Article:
‘Is there something in the water?’ a friend from the plains once asks cattily. ‘How else does the place sprout so many writers?’
To be honest, I was stumped for an answer. Apart for Mussoorie, is there any other place in the world, where per square kilometer, there so many internationally published writers plying their lonely trade?
Over the years, our part became home to merchants, traders, writers, poets, artists, actors, faith healers and wheeler-dealers.
‘Such beautiful rhododendrons! They are forest trees, not shrubs, as you have them in England,’ exclaimed, the indefatigable traveler Fanny Parks in her diary in 1838 as she ascends to Mussoorie in her palanquin, adding: ‘I could not help sending a man from the plains, who had never seen a nettle, to gather one; he took hold of it, and relinquished his hold instantly in excessive surprise, exclaimed, ‘It has stung me; it is a scorpion plant!’
A bouquet of stinging nettles where the Himalayan foothills come alive in a fast paced, scintillating account of growing life in the fast fading hill resort of Mussoorie in the 1960s. This entertaining tour d’horizon begins where the Raj and its minions had already packed their bags and gone, leaving behind a legacy of missionary schools, hand-pulled rickshaws, fancy fairs and picnic hampers. But living in a small town is like life lived in a fish-bowl. Almost anyone knows your business or at least claims to know. Sometimes it’s even things about you that you yourself don’t know. Everybody thinks everybody else’s affairs to be more worth looking after than their own. If you have a friend or two to lunch, tea or dinner, the whole town is sure to know before noon next day what was on your table and who said what!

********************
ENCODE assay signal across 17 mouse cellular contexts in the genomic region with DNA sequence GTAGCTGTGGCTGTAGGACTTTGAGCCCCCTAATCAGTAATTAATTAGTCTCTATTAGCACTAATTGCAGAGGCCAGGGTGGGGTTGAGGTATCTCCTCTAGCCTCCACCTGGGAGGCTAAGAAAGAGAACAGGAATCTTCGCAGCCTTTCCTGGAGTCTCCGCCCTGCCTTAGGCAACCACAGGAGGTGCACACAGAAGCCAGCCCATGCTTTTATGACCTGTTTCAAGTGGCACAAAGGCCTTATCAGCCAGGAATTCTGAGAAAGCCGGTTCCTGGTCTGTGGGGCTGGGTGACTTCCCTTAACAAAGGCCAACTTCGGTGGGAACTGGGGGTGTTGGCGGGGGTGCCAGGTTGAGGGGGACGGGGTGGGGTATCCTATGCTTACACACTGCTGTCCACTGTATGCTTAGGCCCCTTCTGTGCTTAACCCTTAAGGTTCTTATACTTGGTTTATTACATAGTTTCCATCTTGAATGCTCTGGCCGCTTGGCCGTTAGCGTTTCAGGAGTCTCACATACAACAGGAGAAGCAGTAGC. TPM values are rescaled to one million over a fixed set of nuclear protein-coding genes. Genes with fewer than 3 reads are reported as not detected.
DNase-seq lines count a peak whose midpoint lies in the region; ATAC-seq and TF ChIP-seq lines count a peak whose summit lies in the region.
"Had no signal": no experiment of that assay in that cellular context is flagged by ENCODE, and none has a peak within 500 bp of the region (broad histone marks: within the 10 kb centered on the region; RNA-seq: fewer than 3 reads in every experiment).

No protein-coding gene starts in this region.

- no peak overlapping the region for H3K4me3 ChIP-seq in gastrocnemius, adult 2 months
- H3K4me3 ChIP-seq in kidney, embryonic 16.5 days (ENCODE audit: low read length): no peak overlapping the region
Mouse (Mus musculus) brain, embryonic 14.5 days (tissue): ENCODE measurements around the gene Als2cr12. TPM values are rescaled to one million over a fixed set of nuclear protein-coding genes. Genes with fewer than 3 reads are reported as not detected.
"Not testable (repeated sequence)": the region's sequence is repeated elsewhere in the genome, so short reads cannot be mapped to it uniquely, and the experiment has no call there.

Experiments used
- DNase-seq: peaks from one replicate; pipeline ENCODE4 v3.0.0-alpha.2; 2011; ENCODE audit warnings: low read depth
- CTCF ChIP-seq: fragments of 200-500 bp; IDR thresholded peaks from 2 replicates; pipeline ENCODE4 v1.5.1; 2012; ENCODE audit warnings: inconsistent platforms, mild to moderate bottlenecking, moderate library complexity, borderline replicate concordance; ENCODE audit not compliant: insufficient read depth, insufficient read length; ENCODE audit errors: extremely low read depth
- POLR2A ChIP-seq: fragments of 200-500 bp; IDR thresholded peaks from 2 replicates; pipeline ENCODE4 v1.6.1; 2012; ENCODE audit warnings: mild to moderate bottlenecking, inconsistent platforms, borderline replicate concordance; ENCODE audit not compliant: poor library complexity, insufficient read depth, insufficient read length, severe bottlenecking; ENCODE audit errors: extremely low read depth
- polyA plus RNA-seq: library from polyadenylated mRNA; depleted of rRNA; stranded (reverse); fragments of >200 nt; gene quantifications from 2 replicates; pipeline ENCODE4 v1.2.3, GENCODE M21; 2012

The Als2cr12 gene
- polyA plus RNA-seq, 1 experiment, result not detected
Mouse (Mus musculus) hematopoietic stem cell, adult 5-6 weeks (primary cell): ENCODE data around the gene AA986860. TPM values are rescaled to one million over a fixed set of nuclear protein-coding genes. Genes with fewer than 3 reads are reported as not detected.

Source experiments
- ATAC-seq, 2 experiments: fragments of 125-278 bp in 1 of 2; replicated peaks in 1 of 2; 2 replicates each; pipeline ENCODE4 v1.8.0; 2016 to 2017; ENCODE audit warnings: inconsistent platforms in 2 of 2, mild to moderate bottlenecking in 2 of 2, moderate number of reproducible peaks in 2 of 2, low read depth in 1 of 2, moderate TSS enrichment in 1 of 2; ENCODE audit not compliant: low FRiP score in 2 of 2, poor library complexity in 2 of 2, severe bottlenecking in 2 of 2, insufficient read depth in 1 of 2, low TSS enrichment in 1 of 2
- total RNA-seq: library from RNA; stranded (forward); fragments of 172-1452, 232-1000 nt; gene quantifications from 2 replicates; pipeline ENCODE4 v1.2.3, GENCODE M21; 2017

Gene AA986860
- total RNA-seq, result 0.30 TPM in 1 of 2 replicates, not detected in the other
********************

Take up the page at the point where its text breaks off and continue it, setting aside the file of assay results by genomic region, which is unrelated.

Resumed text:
Forty years down the road, it is time to share some of these tales with you. Come to think of it, if we were to take them all together in one single embrace, they have never been on the same page together. You’ll find that one has to push the restless traveller, linguist and legendary scholar, Rahul Sanskritayan together with the frolicsome Maharajah of Kapurthala. What could they possibly have in common? Well! They were residents who, at one point, spent time in up here and were all great observers who have left tall tales — some gupp, others gossip which fill up the lanes of the station at the day’s end.
But death has not been the end for the writers of the three oldest guides to our town. They defy Time, standing on their own. How surprised I was to find threesome together, meeting one last time at the Lodge Dalhousie or least their names met and mingled on the same board, under the Roll of Worshipful Masters: John Northam (1870), F. Bodycot (1900) and F. Wilson (1936).
Or you could glean some of our history from diarists like Mauger Fitzhugh Monk, a teacher at Mackinnon’s Mussoorie Seminary, our first school, established in the 1840s. He was just a letter-writer who has left us tidbits of his times. Then there is my friend ‘the Kipling of Mussoorie,’ author Ruskin Bond, who takes in his sweep the five decades, spanning the 1960s to the present. For those who are new to his work, I think we should include a statutory warning: ‘Just the weight of the body of his work may be injurious to your book-rack!’